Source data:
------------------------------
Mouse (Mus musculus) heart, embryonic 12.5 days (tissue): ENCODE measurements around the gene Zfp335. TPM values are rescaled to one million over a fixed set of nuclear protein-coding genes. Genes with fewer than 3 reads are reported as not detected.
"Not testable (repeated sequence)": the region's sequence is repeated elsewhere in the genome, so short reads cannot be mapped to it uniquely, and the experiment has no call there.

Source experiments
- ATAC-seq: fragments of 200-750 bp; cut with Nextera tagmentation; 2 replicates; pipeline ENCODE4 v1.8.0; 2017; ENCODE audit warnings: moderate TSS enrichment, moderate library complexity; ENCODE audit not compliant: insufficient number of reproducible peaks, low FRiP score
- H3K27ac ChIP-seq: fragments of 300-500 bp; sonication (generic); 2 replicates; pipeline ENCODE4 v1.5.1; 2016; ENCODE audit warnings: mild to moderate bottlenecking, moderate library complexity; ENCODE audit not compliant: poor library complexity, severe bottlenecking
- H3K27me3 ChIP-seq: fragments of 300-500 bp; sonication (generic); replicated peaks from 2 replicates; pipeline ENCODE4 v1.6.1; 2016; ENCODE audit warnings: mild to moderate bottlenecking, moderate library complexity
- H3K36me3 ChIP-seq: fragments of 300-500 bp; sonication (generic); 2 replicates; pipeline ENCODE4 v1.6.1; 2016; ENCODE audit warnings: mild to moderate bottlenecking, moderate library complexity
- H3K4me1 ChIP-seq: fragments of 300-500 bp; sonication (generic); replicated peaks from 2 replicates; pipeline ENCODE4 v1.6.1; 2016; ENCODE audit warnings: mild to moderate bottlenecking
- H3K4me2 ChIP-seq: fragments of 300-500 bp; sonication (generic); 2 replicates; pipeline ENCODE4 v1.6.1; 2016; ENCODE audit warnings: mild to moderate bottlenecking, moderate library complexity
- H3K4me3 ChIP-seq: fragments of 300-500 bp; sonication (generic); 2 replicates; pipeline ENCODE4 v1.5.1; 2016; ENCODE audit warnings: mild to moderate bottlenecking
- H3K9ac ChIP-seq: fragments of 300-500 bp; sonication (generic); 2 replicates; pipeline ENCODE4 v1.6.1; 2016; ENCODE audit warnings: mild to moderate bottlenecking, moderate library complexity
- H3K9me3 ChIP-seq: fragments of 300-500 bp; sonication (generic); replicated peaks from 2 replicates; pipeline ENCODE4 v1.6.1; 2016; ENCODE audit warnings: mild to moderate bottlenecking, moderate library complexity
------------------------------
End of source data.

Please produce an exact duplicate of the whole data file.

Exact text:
Mouse (Mus musculus) heart, embryonic 12.5 days (tissue): ENCODE measurements around the gene Zfp335. TPM values are rescaled to one million over a fixed set of nuclear protein-coding genes. Genes with fewer than 3 reads are reported as not detected.
"Not testable (repeated sequence)": the region's sequence is repeated elsewhere in the genome, so short reads cannot be mapped to it uniquely, and the experiment has no call there.

Source experiments
- ATAC-seq: fragments of 200-750 bp; cut with Nextera tagmentation; 2 replicates; pipeline ENCODE4 v1.8.0; 2017; ENCODE audit warnings: moderate TSS enrichment, moderate library complexity; ENCODE audit not compliant: insufficient number of reproducible peaks, low FRiP score
- H3K27ac ChIP-seq: fragments of 300-500 bp; sonication (generic); 2 replicates; pipeline ENCODE4 v1.5.1; 2016; ENCODE audit warnings: mild to moderate bottlenecking, moderate library complexity; ENCODE audit not compliant: poor library complexity, severe bottlenecking
- H3K27me3 ChIP-seq: fragments of 300-500 bp; sonication (generic); replicated peaks from 2 replicates; pipeline ENCODE4 v1.6.1; 2016; ENCODE audit warnings: mild to moderate bottlenecking, moderate library complexity
- H3K36me3 ChIP-seq: fragments of 300-500 bp; sonication (generic); 2 replicates; pipeline ENCODE4 v1.6.1; 2016; ENCODE audit warnings: mild to moderate bottlenecking, moderate library complexity
- H3K4me1 ChIP-seq: fragments of 300-500 bp; sonication (generic); replicated peaks from 2 replicates; pipeline ENCODE4 v1.6.1; 2016; ENCODE audit warnings: mild to moderate bottlenecking
- H3K4me2 ChIP-seq: fragments of 300-500 bp; sonication (generic); 2 replicates; pipeline ENCODE4 v1.6.1; 2016; ENCODE audit warnings: mild to moderate bottlenecking, moderate library complexity
- H3K4me3 ChIP-seq: fragments of 300-500 bp; sonication (generic); 2 replicates; pipeline ENCODE4 v1.5.1; 2016; ENCODE audit warnings: mild to moderate bottlenecking
- H3K9ac ChIP-seq: fragments of 300-500 bp; sonication (generic); 2 replicates; pipeline ENCODE4 v1.6.1; 2016; ENCODE audit warnings: mild to moderate bottlenecking, moderate library complexity
- H3K9me3 ChIP-seq: fragments of 300-500 bp; sonication (generic); replicated peaks from 2 replicates; pipeline ENCODE4 v1.6.1; 2016; ENCODE audit warnings: mild to moderate bottlenecking, moderate library complexity